What They Leave Behind

by Carolyn McGovern

Grandpa Joe is sitting Indian-style in the snow wearing nothing but his underwear.

It is February 1st. We just had a medium-sized snowfall. Decent enough to have an excellent snowball fight. Nana is standing at the window, gasping, hand to her heart. She just spotted him.

She flies past me carrying an armful of blankets and coats, yelling, “Lisa, get your coat!” She stops to grab some raisins and carrots from the refrigerator.

I follow Nana to the yard, slushing after her through ankle-deep snow. I gasp too when I spot Grandpa Joe. He is making a snowman, his naked fingers wrinkly-raw from pushing snow together. He has obviously been at it for a while because the stomach part is nearly finished.

His pale blue eyes light up when he sees Nana. “Ah! Raisins. I was just about gonna need those.”

Nana’s hair is wind-blown, exposing her pink scalp. She places a coat around Grandpa Joe’s bony shoulders and joins him in the snow. Instead of Indian-style, she sits on a blanket, legs to her side.

They sit silently, pushing snow together. Grandpa Joe takes a carrot and smiles at Nana like they are pulling weeds in the heat of the summer.

He used to be the president of a very important company where you have to have a smart brain. But now his toes are always dirty from going barefoot all the time.

And now, with Nana gone, who is going to make Grandpa Joe put his shoes on or get him in from the rain?

We are two minutes away from leaving for the wake, and I hear Dad getting yelled at by Mom for cutting the grass Today of all days. Mom is saying something about Dad having a Lack of respect for the dead, and Dad is saying something about the grass needing a cut, and that this is his only day.

Mom insisted that Nana get cremated real quick so that her urn could sit on Uncle Chris’s casket. People said it wasn’t supposed to be done like that, but Mom ignored them.

On the way there, Grandpa Joe thinks he’s going to a party. Dressed up in his good suit, he has no idea. But when we get there, I see right away how easily he could get confused. Everyone is gathered in the foyer, in little groups, talking way too loud. They haven’t seen each other in ages, and they think this is the time to catch up on what’s new.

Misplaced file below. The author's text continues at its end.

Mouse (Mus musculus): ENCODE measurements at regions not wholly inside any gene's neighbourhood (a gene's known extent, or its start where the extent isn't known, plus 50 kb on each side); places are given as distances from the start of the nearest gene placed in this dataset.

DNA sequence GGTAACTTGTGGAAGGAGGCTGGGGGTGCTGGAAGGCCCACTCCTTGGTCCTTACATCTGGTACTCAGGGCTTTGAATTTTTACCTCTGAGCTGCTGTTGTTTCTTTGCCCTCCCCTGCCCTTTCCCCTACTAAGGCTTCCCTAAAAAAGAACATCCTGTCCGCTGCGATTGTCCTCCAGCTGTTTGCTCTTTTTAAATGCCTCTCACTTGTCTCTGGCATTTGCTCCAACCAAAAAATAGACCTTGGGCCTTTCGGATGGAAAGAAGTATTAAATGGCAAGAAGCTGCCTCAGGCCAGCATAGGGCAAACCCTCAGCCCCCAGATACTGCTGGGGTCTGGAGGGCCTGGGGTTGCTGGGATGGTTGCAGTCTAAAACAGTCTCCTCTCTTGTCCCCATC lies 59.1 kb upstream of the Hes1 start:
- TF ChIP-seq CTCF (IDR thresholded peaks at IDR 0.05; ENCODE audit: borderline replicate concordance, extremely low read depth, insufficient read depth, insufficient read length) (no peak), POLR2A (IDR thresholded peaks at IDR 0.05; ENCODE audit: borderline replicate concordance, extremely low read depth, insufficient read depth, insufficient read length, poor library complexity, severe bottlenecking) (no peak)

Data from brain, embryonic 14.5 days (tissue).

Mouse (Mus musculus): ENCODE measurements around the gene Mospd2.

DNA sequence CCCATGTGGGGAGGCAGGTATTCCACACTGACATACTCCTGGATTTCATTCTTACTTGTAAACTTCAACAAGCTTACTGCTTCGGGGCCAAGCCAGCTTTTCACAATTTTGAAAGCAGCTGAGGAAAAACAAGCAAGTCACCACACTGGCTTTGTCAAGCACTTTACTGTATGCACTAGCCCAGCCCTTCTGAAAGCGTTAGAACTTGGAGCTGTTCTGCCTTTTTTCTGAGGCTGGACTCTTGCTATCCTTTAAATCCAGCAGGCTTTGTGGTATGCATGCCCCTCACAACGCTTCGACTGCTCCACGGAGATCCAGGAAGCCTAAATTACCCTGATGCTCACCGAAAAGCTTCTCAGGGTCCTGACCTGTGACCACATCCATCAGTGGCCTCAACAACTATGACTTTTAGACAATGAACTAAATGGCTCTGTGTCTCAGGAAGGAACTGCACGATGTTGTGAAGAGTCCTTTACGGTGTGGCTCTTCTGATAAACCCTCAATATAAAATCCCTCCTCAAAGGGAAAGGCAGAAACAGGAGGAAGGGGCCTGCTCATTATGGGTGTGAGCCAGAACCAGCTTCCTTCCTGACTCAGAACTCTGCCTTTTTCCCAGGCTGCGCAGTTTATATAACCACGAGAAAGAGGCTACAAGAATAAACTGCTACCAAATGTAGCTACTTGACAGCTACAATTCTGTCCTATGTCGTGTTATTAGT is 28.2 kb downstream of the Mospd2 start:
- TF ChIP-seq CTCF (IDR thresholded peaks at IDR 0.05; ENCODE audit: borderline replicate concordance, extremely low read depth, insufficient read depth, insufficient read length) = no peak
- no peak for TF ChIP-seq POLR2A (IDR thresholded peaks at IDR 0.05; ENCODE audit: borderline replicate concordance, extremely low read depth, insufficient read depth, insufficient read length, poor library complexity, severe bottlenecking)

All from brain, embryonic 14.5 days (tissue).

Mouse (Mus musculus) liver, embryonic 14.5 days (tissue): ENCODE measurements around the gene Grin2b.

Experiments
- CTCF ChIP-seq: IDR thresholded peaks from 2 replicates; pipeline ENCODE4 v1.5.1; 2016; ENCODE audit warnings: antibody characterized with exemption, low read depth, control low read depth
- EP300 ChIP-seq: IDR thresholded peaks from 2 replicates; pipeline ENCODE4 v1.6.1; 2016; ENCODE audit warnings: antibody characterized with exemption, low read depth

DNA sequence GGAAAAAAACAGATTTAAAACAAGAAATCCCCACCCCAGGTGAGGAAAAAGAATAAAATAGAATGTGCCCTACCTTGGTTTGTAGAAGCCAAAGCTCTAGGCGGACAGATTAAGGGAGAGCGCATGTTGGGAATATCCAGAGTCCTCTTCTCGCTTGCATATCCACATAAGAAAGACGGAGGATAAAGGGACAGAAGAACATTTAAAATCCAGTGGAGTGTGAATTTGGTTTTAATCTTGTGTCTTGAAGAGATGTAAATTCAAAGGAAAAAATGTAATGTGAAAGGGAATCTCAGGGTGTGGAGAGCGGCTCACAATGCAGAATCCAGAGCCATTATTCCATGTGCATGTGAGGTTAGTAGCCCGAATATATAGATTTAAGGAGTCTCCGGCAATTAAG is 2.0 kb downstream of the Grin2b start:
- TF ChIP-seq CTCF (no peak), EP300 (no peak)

And they are laughing. My Uncle Chris is just twenty feet away, lying there all dead with Nana sitting on top of his legs, and they are laughing. I don’t even feel it’s right to smile under the circumstances, what with two dead people in a matter of only one day. Uncle Chris had colon cancer. They say that’s what killed Nana. Not the diabetes; a broken heart.

I hear Grandpa Joe complain, “I don’t see the bar.”

The room is like someone’s living room, only there’s a dead person lying there. Roses and Carnations are everywhere, and they smell nothing like flowers. More like skunks. They all have ribbons stuck to them that say something:

“Beloved Mother,” “Beloved Nana,” “Beloved Son,” “Beloved Uncle,” “Beloved Brother.”

There are enough tissue boxes in the room to take care of about 200 noses. Framed pictures are everywhere – Nana smiling ear to ear. Uncle Chris with full cheeks and thick hair.

Grandpa Joe continues his search of the rooms. I hear him ask Dad, “What table are we at? I don’t see any place cards.”

I want to point out to him that there are also no tables. I guess he will figure it out soon enough.

A tall skinny man greets everyone at the door, making sure they form a line to sign a book, so I’m guessing it must be an important book. Mom and Dad form their own line near the coffin with Aunt Maddie and Uncle Derek.

Aunt Maddie’s the one who takes the crazy medicine, and Uncle Derek’s the one who says the F word a lot and smokes those funny cigarettes. Aunt Maddie is wearing dirty pink high-top sneakers and chewing pink bubble gum. She has wiry red hair and too many freckles to count, same as me. Mom frowns at her about the gum.